Maxwell’s show and Cartwright’s cameo

Maxwell then put his outrageous skill on display. He lost Maddinson at the end of the 12th over when he was poised to take the Power Surge. He delayed it by an over and then took full advantage with some staggering batting. He struck five fours in the Surge with some conventional striking down the ground and over cover. Two overs later he pulled out two outrageous reverse sweeps to hit Carlos Brathwaite twice over short third man. He looked set to inflict even more damage in the last three overs but he chopped on off Abbott.

Cartwright was able to inflict the damage in Maxwell’s absence. He was fortunate to be dropped by the usually reliable Silk at deep midwicket. Cartwright made the Sixers pay in the last over. Jake Ball had been subbed in for Jackson Bird to bowl at the death. Cartwright clubbed him for three enormous sixes in the last over. The last went into the second tier at the monstrous square leg boundary to bring the small crowd to life and give the Stars momentum.

Vince goes hard to go home

The Sixers’ sole focus was to score 72 runs in 10 overs to claim top spot, a home final and end the Stars season, and it took Vince and Henriques just eight overs to do it. Initially, the Stars looked like pulling off the impossible heist. Sam Rainbird had come into the Stars’ squad as an injury-replacement player earlier in the season but had only played four matches in total and had not been selected in the Stars’ last three games. But he was picked as a specific match-up for Josh Philippe and it paid huge dividends in the opening over. Philippe was undone by the left-arm angle slicing a thick edge to Billy Stanlake at short third man for 1. Dan Hughes fell in the next over top-edging Stanlake towards third man with Maxwell taking an outstanding catch running back from slip. But Vince took control and feasted on some wayward bowling. He struck three boundaries and a six, albeit from a slightly fortuitous top edge, but rarely looked troubled as he and Henriques cruised to 72 inside just 8 overs with barely a risk needed.

Christian and Silk combine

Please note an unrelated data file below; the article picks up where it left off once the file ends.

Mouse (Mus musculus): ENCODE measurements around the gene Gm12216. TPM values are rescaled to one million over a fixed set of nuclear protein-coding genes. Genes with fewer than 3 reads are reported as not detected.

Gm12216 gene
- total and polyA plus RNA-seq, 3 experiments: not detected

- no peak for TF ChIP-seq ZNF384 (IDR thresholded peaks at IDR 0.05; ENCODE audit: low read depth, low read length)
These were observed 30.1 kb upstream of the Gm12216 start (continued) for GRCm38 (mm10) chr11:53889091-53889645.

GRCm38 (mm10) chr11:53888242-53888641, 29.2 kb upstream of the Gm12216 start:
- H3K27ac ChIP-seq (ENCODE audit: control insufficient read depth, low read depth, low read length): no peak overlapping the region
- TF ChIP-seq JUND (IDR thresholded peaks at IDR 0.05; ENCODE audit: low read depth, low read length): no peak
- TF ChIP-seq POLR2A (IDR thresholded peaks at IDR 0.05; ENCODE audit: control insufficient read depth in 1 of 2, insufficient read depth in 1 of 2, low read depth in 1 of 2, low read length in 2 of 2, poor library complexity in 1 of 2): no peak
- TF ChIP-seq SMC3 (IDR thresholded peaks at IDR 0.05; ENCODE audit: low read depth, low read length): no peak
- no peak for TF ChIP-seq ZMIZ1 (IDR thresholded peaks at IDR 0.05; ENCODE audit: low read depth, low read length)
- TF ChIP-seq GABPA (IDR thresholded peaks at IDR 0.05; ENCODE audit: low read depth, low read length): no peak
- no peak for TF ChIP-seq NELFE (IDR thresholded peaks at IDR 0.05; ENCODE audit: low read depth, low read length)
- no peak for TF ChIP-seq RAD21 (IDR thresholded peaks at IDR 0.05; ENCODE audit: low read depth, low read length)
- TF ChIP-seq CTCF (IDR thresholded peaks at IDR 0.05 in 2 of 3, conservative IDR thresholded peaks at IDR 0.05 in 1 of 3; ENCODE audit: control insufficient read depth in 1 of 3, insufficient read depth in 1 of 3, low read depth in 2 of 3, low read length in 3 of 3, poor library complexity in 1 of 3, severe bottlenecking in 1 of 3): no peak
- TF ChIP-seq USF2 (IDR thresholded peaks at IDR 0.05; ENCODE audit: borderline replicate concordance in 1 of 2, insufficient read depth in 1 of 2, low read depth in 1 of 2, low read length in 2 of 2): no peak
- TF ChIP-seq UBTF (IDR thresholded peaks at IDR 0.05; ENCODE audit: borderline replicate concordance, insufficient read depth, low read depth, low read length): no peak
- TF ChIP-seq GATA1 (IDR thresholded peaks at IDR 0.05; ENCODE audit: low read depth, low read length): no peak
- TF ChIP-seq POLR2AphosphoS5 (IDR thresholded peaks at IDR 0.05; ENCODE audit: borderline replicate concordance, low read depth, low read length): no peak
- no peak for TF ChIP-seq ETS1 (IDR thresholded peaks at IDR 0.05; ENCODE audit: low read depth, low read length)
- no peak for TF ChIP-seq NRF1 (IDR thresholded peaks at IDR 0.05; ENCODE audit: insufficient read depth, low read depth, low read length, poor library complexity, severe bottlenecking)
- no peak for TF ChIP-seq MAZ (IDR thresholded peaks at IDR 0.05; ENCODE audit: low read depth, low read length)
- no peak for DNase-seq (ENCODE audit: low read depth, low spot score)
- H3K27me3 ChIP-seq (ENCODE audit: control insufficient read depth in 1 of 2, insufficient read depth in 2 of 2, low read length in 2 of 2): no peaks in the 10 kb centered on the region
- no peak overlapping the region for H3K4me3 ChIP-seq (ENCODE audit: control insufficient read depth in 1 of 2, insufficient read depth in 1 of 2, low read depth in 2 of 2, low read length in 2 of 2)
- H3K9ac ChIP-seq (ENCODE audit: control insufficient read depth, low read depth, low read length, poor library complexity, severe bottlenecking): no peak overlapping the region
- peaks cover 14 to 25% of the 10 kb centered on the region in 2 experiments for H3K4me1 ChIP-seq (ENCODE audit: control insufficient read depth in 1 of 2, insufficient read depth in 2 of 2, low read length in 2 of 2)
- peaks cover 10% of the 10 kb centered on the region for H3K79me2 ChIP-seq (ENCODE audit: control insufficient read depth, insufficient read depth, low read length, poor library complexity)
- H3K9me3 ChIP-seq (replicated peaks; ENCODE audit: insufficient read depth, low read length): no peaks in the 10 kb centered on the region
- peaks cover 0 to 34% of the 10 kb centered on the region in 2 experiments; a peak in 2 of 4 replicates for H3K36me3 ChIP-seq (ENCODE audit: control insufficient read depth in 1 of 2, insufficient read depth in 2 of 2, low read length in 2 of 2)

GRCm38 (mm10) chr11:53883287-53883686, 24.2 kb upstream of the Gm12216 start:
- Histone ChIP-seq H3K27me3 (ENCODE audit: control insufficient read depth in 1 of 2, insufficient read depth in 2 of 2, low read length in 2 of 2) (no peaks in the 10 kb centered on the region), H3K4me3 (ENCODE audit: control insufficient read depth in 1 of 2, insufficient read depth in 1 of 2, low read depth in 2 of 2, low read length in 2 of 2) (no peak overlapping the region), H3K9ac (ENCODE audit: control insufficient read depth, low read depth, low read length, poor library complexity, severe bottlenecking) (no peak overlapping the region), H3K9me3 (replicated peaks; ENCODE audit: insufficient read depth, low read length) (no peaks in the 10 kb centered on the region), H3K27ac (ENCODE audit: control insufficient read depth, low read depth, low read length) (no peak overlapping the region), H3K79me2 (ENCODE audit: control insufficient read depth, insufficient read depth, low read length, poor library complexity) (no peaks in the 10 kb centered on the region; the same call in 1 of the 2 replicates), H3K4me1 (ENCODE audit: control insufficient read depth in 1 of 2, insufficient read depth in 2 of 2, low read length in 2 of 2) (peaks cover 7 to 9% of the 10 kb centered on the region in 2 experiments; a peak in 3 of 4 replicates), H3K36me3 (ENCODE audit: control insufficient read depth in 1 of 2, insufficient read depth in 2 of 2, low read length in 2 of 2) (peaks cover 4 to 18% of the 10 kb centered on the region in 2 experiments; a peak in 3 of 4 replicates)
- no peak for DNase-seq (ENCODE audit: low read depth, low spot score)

With the home final secured, the sting came of the game and the Sixers wobbled momentarily. Vince chipped Nic Maddinson innocuously to cover for 46. Henriques was needlessly run out for 38 and Brathwaite came and went to leave the Sixers 5 for 103 needing 75 to win from 42 balls. But Christian and Silk continued their outstanding form timing yet another chase to perfection. The pair struck eight fours between them while Christian produced two massive sixes. At one stage they required 30 from 15 balls but never panicked as the Stars bowling repeatedly wavered, with Christian finding the boundary twice in the last over off Stanlake to end Stars’ campaign.

Alex Malcolm is a freelance writer based in Melbourne

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UAE players Mohammad Naveed and Shaiman Anwar found guilty of corruption | Cricket



Mohammad Naveed is a former UAE captain © IDI via Getty Images

The ICC has found UAE players Mohammad Naveed and Shaiman Anwar guilty of offences relating to attempted match-fixing during the 2019 T20 World Cup qualifying tournament. The verdict follows a hearing by an independent anti-corruption tribunal, with the ICC saying in a statement that “the pair remain suspended and sanctions will follow in due course”.

The two are among UAE’s most experienced international cricketers. Anwar, now 41, is their highest run-getter across the ODI and T20I formats, and 33-year-old Naveed their most prolific wicket-taker and a former captain.

Naveed and Anwar were charged under the ICC anti-corruption code in October 2019, and suspended days before the start of the qualifiers in the UAE. Naveed, who was UAE’s captain at the time, was stood down from the post.

The two have both been found guilty of the following breaches of the anti-corruption code:

  • Article 2.1.1 – for being party to an agreement or effort to fix or contrive or otherwise influence improperly the result, progress, conduct or other aspect(s) of a match or matches at the ICC Men’s T20 World Cup Qualifier 2019.
  • Article 2.4.4 – failing to disclose to the ACU full details of any approaches or invitations received to engage in corrupt conduct under the Code at the ICC Men’s T20 World Cup Qualifier 2019.

Naveed, in addition, was also found guilty of breaching the same two codes during the T10 League in 2019, which was also held in the UAE.